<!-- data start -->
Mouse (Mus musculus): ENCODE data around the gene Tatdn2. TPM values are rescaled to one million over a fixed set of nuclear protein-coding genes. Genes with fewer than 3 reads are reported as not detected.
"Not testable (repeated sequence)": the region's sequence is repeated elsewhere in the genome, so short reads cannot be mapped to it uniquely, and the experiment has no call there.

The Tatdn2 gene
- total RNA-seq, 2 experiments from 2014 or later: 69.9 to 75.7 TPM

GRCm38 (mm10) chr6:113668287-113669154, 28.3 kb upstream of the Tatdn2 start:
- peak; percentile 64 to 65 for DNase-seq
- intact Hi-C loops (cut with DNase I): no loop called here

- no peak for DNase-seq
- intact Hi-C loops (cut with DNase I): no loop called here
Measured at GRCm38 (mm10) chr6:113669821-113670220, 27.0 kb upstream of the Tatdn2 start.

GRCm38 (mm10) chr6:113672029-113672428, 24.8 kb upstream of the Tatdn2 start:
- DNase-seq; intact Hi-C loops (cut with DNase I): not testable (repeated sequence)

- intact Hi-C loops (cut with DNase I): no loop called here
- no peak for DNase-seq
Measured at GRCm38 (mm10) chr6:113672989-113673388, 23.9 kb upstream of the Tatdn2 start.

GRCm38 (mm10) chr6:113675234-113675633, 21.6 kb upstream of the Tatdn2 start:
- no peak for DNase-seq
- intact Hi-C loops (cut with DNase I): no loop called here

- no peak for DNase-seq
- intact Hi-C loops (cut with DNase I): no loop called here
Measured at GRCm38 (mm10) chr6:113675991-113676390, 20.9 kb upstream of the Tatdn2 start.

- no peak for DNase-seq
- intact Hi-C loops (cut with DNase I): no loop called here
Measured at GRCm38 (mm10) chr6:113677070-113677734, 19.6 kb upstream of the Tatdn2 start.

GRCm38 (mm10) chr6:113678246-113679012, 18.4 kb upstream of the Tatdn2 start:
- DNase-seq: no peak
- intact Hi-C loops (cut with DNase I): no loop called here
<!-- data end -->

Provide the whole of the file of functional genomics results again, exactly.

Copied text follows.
Mouse (Mus musculus): ENCODE data around the gene Tatdn2. TPM values are rescaled to one million over a fixed set of nuclear protein-coding genes. Genes with fewer than 3 reads are reported as not detected.
"Not testable (repeated sequence)": the region's sequence is repeated elsewhere in the genome, so short reads cannot be mapped to it uniquely, and the experiment has no call there.

The Tatdn2 gene
- total RNA-seq, 2 experiments from 2014 or later: 69.9 to 75.7 TPM

GRCm38 (mm10) chr6:113668287-113669154, 28.3 kb upstream of the Tatdn2 start:
- peak; percentile 64 to 65 for DNase-seq
- intact Hi-C loops (cut with DNase I): no loop called here

- no peak for DNase-seq
- intact Hi-C loops (cut with DNase I): no loop called here
Measured at GRCm38 (mm10) chr6:113669821-113670220, 27.0 kb upstream of the Tatdn2 start.

GRCm38 (mm10) chr6:113672029-113672428, 24.8 kb upstream of the Tatdn2 start:
- DNase-seq; intact Hi-C loops (cut with DNase I): not testable (repeated sequence)

- intact Hi-C loops (cut with DNase I): no loop called here
- no peak for DNase-seq
Measured at GRCm38 (mm10) chr6:113672989-113673388, 23.9 kb upstream of the Tatdn2 start.

GRCm38 (mm10) chr6:113675234-113675633, 21.6 kb upstream of the Tatdn2 start:
- no peak for DNase-seq
- intact Hi-C loops (cut with DNase I): no loop called here

- no peak for DNase-seq
- intact Hi-C loops (cut with DNase I): no loop called here
Measured at GRCm38 (mm10) chr6:113675991-113676390, 20.9 kb upstream of the Tatdn2 start.

- no peak for DNase-seq
- intact Hi-C loops (cut with DNase I): no loop called here
Measured at GRCm38 (mm10) chr6:113677070-113677734, 19.6 kb upstream of the Tatdn2 start.

GRCm38 (mm10) chr6:113678246-113679012, 18.4 kb upstream of the Tatdn2 start:
- DNase-seq: no peak
- intact Hi-C loops (cut with DNase I): no loop called here